Reports Indicate DLC’s First Weekend Was Smooth

SNOW HILL — Though some held their breath last weekend, wondering if the ball might be dropped, Worcester County officials proclaimed their first foray into the liquor business went smoothly.

“All orders were filled without event,” said Chief Administrative Officer Gerald Mason. “Things went well over our first holiday weekend.”

While the transition from the quasi-governmental Liquor Control Board (LCB) to the county-run Department of Liquor Control (DLC) has been in the works for months, there were concerns from the beginning that handing off the torch July 1, the county’s busiest weekend of the year, could lead to liquor shortages.

“Up until last Friday, there were some issues,” said Doug “Buxy” Buxbaum, a local liquor license holder and owner of Buxy’s Salty Dog Saloon.

However, Buxbaum revealed that the DLC was able to clear everything up in time for the Independence Day weekend rush, and things went off without a hitch.

“It was very smooth,” he said. “All in all, it went alright.”

Buxbaum placed a lot of the credit for how well the new agency is working on Bob Cowger, the new executive director.

“We have an ear that’s willing to listen,” said Buxbaum.

Though Buxbaum maintains that he and many other license holders in Worcester will likely leave the DLC to purchase liquor wholesale themselves when the option opens, he admitted that, for the time being, liquor control in the county is running better than it has been in years past.

“We do look forward to working with Bob Cowger,” he added.

County Commissioner Judy Boggs remarked that she and the rest of the commission were “delighted there were no glitches” during the DLC’s first weekend in operation. She hopes that the performance will put to rest the doubts of critics who worried about the county takeover.

Besides the status update, county officials briefed the commission on some other policy changes needed for the new DLC. The first was an exemption for the agency from the traditional bidding process other county departments must go through when making certain expenditures.

Finance Officer Harold Higgins explained that it would be impractical for the DLC to run through the bidding process because the average bill from a liquor wholesaler in the summer can exceed $50,000. He asserted that the DLC had “internal controls in place” that would serve as a check system equivalent to traditional bidding. The commission unanimously approved the exemption.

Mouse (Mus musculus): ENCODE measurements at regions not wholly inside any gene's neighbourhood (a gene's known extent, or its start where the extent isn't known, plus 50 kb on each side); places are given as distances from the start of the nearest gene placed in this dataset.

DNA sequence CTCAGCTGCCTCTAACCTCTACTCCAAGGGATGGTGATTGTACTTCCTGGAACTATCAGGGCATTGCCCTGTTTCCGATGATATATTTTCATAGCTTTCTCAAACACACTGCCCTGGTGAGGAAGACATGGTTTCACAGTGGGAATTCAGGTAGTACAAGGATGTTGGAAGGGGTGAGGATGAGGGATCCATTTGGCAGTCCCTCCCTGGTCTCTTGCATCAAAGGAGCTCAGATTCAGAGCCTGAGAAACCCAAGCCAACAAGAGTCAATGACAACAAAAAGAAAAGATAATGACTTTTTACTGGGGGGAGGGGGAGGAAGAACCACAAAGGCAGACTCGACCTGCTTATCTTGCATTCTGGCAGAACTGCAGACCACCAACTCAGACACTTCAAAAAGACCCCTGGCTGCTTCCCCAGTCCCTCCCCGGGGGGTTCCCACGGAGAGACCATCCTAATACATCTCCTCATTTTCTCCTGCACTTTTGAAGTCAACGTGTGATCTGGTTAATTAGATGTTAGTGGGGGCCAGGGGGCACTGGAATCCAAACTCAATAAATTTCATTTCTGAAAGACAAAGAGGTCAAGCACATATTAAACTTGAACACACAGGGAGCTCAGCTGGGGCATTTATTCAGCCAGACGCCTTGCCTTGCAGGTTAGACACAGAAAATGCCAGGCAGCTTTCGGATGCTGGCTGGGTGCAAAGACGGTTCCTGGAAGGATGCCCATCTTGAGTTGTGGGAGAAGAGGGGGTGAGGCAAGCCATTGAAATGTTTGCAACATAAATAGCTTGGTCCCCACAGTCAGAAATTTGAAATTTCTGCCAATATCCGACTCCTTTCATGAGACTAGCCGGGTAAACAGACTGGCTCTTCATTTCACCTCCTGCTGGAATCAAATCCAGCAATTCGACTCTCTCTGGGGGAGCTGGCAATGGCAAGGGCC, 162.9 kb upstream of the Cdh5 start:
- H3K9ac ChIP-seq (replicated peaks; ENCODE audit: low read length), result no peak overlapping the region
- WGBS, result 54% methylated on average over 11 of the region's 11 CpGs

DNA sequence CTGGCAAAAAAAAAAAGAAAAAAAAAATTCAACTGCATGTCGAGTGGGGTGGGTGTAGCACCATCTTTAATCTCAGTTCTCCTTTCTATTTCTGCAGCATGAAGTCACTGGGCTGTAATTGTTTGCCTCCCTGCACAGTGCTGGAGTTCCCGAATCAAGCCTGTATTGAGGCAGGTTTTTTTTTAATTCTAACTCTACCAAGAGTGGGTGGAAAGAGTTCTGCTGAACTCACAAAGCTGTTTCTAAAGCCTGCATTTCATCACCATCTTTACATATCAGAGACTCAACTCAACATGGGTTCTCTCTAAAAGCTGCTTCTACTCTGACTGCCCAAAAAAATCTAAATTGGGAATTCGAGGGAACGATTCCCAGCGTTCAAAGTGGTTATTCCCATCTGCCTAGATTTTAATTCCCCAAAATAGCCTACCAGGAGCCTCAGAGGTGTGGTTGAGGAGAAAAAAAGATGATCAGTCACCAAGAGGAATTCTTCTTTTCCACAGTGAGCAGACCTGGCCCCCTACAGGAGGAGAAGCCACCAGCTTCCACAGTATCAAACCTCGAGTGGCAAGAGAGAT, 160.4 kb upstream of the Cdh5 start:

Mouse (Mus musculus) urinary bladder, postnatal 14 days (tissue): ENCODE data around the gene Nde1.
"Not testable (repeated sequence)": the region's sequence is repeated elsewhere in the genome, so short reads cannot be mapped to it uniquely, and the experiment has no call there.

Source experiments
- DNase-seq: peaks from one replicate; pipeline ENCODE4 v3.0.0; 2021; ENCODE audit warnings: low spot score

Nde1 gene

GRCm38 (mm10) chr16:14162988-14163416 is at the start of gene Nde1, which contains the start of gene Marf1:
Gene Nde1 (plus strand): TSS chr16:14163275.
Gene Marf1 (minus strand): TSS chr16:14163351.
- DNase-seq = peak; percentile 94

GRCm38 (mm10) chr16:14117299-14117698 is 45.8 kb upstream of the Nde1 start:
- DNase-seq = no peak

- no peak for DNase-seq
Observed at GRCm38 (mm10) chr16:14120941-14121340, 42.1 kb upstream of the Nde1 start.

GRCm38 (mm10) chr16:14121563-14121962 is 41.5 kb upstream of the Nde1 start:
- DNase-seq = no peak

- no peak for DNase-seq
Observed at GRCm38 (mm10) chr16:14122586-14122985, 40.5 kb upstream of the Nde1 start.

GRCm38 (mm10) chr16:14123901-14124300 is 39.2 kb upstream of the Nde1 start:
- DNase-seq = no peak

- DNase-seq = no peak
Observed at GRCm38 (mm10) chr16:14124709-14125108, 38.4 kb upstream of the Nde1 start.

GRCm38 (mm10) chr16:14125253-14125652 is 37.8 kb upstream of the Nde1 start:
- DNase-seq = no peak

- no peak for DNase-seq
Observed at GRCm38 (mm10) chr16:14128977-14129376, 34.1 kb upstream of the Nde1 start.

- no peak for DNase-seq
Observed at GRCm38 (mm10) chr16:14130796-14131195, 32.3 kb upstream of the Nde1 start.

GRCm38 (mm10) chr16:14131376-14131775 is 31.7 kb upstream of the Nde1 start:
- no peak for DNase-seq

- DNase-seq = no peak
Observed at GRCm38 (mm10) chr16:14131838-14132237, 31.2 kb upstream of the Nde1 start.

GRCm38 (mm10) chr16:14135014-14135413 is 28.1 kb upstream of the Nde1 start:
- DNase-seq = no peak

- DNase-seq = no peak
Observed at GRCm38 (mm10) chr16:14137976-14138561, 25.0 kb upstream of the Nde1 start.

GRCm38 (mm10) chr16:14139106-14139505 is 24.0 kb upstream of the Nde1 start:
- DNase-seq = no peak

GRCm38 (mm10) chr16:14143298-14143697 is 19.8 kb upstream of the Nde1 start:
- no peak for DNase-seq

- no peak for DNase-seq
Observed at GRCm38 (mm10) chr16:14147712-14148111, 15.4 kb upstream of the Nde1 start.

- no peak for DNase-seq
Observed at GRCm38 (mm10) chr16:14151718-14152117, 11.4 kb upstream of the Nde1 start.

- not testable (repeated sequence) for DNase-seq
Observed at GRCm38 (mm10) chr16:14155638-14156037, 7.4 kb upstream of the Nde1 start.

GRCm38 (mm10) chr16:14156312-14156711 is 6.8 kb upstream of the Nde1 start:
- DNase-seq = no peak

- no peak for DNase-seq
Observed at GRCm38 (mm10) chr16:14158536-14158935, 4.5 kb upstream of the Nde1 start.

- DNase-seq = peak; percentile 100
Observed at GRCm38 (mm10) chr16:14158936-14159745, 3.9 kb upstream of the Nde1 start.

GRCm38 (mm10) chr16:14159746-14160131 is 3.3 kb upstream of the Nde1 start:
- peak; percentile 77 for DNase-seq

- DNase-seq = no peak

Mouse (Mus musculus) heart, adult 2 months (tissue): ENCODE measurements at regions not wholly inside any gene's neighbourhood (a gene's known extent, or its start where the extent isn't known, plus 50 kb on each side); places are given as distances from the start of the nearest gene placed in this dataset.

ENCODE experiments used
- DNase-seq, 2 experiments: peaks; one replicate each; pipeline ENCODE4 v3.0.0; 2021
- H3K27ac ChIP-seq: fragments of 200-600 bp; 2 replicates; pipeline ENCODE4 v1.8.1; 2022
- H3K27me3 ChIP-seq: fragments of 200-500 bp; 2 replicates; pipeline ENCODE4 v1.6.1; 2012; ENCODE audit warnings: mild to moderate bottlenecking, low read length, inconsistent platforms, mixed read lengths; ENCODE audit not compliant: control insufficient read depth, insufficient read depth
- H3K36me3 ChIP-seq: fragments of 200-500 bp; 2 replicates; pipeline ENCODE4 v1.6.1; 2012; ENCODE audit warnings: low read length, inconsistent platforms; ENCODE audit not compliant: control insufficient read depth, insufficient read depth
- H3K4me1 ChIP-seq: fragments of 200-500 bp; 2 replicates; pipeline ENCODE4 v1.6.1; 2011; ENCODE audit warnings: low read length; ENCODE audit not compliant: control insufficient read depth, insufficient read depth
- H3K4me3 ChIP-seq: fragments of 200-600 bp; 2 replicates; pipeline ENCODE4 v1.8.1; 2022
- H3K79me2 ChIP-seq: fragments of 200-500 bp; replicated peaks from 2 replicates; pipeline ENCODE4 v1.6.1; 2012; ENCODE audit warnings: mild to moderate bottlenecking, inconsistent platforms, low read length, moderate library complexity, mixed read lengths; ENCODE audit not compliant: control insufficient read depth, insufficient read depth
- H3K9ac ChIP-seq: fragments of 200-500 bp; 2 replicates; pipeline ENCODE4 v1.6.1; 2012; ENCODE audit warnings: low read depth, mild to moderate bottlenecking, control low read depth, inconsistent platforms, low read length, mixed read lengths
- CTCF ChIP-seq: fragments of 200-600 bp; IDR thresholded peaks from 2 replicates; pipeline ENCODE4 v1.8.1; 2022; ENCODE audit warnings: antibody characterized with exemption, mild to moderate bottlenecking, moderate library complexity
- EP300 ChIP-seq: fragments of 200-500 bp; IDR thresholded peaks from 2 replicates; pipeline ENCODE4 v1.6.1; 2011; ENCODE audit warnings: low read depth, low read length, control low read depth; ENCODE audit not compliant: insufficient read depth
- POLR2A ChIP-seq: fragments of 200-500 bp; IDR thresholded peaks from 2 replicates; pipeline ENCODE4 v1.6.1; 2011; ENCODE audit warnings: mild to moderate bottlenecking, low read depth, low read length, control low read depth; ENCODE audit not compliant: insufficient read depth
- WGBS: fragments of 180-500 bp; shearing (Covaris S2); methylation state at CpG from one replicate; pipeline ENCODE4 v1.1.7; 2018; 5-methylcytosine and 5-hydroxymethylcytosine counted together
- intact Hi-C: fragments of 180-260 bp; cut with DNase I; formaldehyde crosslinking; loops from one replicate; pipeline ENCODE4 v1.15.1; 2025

One other policy change that wasn’t as quickly accepted involved the LCB Trust. With the county takeover, most existing LCB employees became DLC employees overnight, and thus eligible for county benefits and retirement plans. However, there are still a number of already retired LCB employees that have to be taken care through the trust fund. While the trust has been dissolved for any future contributors, it still exists to provide benefits for about half a dozen people, according to Higgins. In order to organize the trust, Higgins was appointed sole trustee.

Commissioner Virgil Shockley, however, questioned why the trust couldn’t simply be merged into other county operations, if the fund itself was still kept separate to avoid confusion. He asserted that the county was setting up a situation where there’s “a pot over here and a pot over there” and that it would be easier just to pull everything into an umbrella fund. Shockley said that it wasn’t an issue of trusting Higgins, but a matter of tighter governmental organization.

However, the rest of the commission felt the current plan to keep the trust isolated would be adequate, and Shockley chose to vote with the majority to make Higgins sole trustee.